Free Subscription

  • Access 15 free news articles each month


Try one month for $4
  • Unlimited access to news,insights and opinions
  • Quarterly and weekly magazines
  • Independent research reports and forecasts
  • Quarterly webinars with industry experts
  • Q&A with retail leaders
  • Career advice
  • 10% discount on events

Versatile spaces broaden Hong Kong F&B scene

Versatile spaces offering attractions as well as food and drink are broadening the Hong Kong F&B scene, according to the HKTDC website Hong Kong Means Business.
Among them is Butcher & Baker Cafe in Hong Kong Island’s Kennedy Town. Launched in November, the space includes a butcher’s shop, florist, bakery, restaurant and children’s play area under one roof.
“Many young families who have returned to Hong Kong from Canada and the US have experienced this style of restaurant overseas and understand the concept,” says Wayne Parfitt, founder of F&B group Castelo Concepts, which set up the space.
A similar venue, set to open next month, is Bali export Potatohead, featuring a restaurant, retail, listening space and coffee shop, in Sai Ying Pun on Hong Kong Island.
Learning while being entertained is another take on the concept, with fine-dining club The First Floor in Central being an example. The venue provides food demonstrations, workshops and tastings. Since opening in November, it has hosted events with partners in the fields of artisanal cheese, sherry wines and Hong Kong craft beers. Cooking demos have included blue-cheese ice cream, stout macaroons and ricotta cheese. Its current edutainment focuses on umeshu (Japanese plum wine).
“We have created a dining club where guests can come in for lunch and dinner, enjoy cigars in our private cigar room, sign up for events and visit our retail area, which stocks gourmet products such as balsamic vinegars, African chili sauces, Spanish olive oils and truffle products,” says John Park, head of lifestyle group Experience Creation, which runs the venue.
He believes that while other restaurants also offer some form of edutainment dining, the level of participation and interaction varies. “A highly knowledgeable and entertaining sommelier, for example, could be interacting with customers and sharing interesting knowledge on specific wines, and this can be considered ‘edutainment’, as could menus designed to show different cuts of meat. I think consumers will increasingly begin to expect these kinds of dining experiences from restaurants.”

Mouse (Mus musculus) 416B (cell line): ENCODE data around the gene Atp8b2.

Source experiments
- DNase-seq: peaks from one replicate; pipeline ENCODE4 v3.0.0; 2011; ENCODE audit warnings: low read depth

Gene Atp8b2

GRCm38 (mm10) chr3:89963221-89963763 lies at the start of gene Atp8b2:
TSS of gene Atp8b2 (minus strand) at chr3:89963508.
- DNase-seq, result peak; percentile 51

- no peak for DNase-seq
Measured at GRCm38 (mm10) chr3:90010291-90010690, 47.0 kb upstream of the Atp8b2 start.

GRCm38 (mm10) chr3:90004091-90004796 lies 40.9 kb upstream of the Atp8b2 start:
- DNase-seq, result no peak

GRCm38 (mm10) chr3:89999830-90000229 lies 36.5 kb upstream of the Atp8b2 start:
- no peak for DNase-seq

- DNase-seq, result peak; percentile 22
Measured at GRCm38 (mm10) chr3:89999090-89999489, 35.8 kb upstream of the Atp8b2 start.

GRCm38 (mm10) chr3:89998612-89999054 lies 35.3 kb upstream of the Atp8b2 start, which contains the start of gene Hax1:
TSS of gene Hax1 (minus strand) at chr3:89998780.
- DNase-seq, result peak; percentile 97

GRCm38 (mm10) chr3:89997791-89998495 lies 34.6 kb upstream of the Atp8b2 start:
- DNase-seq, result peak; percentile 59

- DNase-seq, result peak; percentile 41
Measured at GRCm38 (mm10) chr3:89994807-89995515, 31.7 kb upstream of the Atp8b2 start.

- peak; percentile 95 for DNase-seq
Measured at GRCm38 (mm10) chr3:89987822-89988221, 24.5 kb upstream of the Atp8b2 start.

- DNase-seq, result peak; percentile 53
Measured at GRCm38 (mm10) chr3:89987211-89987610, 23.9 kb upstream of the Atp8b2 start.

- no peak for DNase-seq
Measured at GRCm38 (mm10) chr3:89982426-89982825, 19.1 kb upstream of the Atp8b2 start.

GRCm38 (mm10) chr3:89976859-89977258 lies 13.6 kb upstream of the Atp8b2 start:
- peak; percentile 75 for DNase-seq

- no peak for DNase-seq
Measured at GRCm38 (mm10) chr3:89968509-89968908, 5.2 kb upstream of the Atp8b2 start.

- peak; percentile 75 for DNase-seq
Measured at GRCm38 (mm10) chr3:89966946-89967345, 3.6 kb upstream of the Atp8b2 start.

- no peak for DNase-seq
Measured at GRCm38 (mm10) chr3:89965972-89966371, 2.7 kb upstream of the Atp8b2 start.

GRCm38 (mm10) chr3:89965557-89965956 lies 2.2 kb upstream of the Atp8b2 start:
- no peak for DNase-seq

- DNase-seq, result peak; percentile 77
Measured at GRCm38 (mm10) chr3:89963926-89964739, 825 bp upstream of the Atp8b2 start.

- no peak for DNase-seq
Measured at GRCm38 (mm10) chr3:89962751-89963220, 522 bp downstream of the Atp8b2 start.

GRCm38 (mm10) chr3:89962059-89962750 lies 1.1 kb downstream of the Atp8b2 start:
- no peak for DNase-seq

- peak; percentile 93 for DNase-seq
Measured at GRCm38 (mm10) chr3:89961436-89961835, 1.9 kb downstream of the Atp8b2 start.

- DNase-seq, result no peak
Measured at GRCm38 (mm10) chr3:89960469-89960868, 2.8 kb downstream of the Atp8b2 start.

Many fashion brands have created dining concepts , such as the Agnes B chain of cafes and restaurants and the Armani Bar plus nightclub Armani Prive. Luxury carmaker Mercedes-Benz has taken this a step further with its lifestyle concept Mercedes Me, a showroom/restaurant and event venue with F1 race screenings, art exhibitions and fashion shows. It launched in Hong Kong in September, and its kitchen and bar feature such items as cheesecake Martini and signature dish Spanish Octopus with puffed pork skin, potato foam and smoked paprika.
Providing a “third space” away from work and home is the idea behind MyHouse, billed as a wine, music and dining venue with a focus on natural produce. It was launched in Wan Chai in October by sommelier/curator Alison Christ, who refers to her customers as “house guests”.
“Before I opened MyHouse, I spent a lot of time sitting in lots of cafes and restaurants. I noticed there were lots of creative types there, people perhaps who couldn’t afford office space, and I thought I could attract them by giving them a place to drink coffee and listen to vinyl.”
With more than 1000 records to choose from and seven turntables, MyHouse is attracting music aficionados. “Our resident DJs Arun R and Romi Behl use only vinyl, too. It was a bit of a struggle to find DJs willing to do this, as records are heavy and people don’t want to carry them.”
The venue has just opened its first art exhibition, in collaboration with the Cat Street Gallery, by US artist Chrissie Downing, who is in residence for three months.
As well as offering only sustainable seafood and free-range meats, Christ also stocks a range of natural wines, including biodynamic and zero-sulphite vintages and orange wines (made from white grapes and aged with their skins and seeds).
Seeing this third-space concept work back home in the US gave her the confidence to launch it in Hong Kong, says Christ. “It can be difficult to encompass so much, but it is possible. People who like wine, for example, usually like art, so there’s a crossover of interests.”
It took her a year to find the right location, and Christ is hoping to take the concept elsewhere in Asia, including Ho Chi Minh City in Vietnam, if she can find the right local partner.

You have 7 free articles.